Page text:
Gazans say this Eid is the worst ever

Palestinians visit the graves of relatives in Gaza City on the first day of Eid al-Adha, 19 December 2007. (Wissam Nassar/MaanImages)


A 500-meter-long street in the heart of Gaza City is empty of cars and vehicles, but full of men, women and children. Omar al-Mokhtar Street is considered the largest commercial area in Gaza where people from all over the coastal region have always come to shop, especially during the holiday season.

In recent days, Gaza, like other Islamic communities around the world, prepared to celebrate Eid al-Adha, a major holiday marking the end of the annual pilgrimage to Mecca, the Hajj. Normally a time of joy, this year’s Eid is different from past years because Gaza suffers from the tight Israeli closures on all travel and commercial crossings.

People across this large street spoke to EI, expressing how they view the occasion under the current conditions, mainly the economic siege Israel has imposed since mid-June.

Abu Muhammad al-Khudary, owner of a used clothing store, was sitting idle with a young boy who helps around the shop.

“This year’s Eid is unprecedented, people just come, ask, examine clothes and when it comes to price, they leave things on the table and walk away,” says Abu Muhammad.

Abu Muhammad tells us that in past years, he used to stay open extra hours on the eve of the Eid doing good business, but now he closes the shop much earlier because of the lack of customers.

“What has affected our business these days is the ongoing siege, in addition to people’s inability to buy clothes, whose prices are higher than ever.”

Rajab Mansour, another clothing vendor, stood in front of his stand with arms folded on Monday at midday.

“I have been standing here since 8:00 am, yet I have only sold four shirts, each for only 20 shekels (four dollars).”

Abu Ehab Nassar, owner of a women’s clothing shop in the Shija’ya local market, reputed to be the cheapest shop around, says that people now only buy the basic things and in smaller quantities than ever.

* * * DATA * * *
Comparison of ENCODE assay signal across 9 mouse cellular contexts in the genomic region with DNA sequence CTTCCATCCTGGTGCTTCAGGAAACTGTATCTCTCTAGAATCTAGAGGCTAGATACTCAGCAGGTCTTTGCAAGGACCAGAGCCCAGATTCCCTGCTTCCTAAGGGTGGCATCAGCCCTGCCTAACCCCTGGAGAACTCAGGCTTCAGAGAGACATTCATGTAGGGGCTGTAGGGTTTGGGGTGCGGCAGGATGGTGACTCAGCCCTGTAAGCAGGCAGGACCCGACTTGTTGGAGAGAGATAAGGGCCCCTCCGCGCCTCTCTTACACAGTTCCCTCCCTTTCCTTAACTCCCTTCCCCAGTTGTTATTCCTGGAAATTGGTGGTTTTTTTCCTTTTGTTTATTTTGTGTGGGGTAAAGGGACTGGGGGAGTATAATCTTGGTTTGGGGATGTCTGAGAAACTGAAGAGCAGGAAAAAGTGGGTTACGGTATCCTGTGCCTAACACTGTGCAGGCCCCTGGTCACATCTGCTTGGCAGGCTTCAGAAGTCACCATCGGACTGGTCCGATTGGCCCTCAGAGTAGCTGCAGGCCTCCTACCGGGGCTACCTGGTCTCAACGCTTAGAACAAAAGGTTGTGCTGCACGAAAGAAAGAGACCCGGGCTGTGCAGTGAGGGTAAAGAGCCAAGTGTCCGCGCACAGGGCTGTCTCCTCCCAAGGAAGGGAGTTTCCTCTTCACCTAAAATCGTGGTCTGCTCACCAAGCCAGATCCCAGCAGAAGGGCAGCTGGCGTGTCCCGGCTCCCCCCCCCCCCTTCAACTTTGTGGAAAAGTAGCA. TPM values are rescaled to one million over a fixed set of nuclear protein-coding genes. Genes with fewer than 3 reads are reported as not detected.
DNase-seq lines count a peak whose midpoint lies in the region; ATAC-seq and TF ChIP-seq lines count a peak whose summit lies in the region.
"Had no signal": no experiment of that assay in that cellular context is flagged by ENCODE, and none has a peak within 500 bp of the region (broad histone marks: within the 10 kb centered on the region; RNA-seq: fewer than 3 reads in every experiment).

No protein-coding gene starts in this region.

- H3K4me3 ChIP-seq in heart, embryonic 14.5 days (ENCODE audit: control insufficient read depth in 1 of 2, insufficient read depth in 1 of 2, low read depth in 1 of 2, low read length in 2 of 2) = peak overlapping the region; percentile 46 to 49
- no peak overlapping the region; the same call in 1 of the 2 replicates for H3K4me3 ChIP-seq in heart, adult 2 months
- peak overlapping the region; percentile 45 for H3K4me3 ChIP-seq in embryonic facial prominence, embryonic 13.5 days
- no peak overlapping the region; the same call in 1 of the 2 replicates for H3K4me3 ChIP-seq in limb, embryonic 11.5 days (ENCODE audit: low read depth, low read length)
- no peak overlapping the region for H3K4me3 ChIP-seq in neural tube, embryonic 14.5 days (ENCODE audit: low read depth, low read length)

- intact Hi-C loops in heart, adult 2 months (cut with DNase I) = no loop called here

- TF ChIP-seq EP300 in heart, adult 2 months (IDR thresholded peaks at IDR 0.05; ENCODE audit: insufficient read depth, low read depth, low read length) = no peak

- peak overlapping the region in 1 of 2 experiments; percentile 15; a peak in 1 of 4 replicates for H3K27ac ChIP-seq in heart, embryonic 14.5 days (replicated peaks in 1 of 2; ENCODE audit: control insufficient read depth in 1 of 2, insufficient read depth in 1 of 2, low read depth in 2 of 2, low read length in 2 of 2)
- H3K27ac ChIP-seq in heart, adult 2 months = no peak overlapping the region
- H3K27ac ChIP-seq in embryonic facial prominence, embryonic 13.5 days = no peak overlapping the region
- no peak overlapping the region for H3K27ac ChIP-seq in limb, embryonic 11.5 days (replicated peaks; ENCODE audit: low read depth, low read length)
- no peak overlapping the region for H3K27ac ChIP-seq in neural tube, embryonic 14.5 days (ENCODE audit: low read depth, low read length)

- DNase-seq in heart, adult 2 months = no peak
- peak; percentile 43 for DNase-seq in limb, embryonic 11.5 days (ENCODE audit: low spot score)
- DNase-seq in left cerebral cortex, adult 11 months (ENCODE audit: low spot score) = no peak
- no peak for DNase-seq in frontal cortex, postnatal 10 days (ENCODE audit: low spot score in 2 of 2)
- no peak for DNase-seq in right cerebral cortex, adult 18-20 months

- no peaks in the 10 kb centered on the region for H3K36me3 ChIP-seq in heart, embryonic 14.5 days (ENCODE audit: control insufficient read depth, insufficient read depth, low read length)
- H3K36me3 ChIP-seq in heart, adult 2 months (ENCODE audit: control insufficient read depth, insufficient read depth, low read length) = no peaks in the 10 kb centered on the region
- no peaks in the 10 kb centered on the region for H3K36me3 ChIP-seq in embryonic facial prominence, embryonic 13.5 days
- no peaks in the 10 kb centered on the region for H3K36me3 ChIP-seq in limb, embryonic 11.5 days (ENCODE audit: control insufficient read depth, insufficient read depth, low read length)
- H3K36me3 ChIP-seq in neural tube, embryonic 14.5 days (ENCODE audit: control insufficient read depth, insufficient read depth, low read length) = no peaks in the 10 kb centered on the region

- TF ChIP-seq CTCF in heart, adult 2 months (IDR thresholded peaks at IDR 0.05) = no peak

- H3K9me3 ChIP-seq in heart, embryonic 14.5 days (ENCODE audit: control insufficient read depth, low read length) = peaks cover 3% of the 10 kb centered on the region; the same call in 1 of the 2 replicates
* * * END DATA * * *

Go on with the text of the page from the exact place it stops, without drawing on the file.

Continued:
“I have been here over the past 11 years, yet I have never experienced such a recession. It’s because of the siege which has impacted people’s purchasing power and prevented entry of goods. Nowadays, we close the shop by sunset, but in the past we used to stay working until midnight.”

Om Hatem, a housewife from Gaza City, was picking out some shoes for her four children at the Shija’ya market when EI asked her about shopping for the Eid. “In this situation, I can only buy one pair of shoes for each child, yet I used to buy more than one,” she said. “The cuts in our husbands’ incomes over the past year have forced us to reduce our expenditures, and we can no longer guarantee a regular flow of salaries.”

Traditionally on Eid al-Adha Muslims slaughter a sheep, a commemoration of the prophet Abraham’s sacrifice. The meat is often distributed to the needy. But over the past six months of the Israeli closure, many goods including livestock have not been allowed in. As a result of economic hardships and an inadequate supply of livestock, many Gazans are unable to meet what they see as one of their basic religious obligations.

A Gaza taxi driver, who chose not to give his name, said he wouldn’t be fulfilling the tradition this year. “Over the past 20 years, I have always slaughtered a sheep on the Eid, but this year I am not going to take part in the tradition. I cannot guarantee the near future and I have to save money under such crippling economic conditions.”

Media reports suggest that hundreds of livestock have been allowed into the coastal region from Israel via otherwise closed commercial crossings. However, such a small number cannot meet the high demand of Gaza’s 1.4 million population.

Israel claims its closure is intended to prevent Palestinian resistance factions from firing homemade rockets onto nearby Israeli towns. While Israelis are rarely injured by these rockets, Palestinians continue to be maimed and killed on a daily basis by Israeli attacks from land and air.

On the ground it’s the people who are suffering most from the Israeli closure. This human-imposed poverty has left many Gazans saying that this Eid al-Adha is the worst ever.

Rami Almeghari is currently contributor to several media outlets including the Palestine Chronicle, aljazeerah.info, IMEMC, The Electronic Intifada and Free Speech Radio News. Rami is also a former senior English translator at and editor in chief of the international press center of the Gaza-based Palestinian Information Service. He can be contacted at rami_almeghari at hotmail.com.

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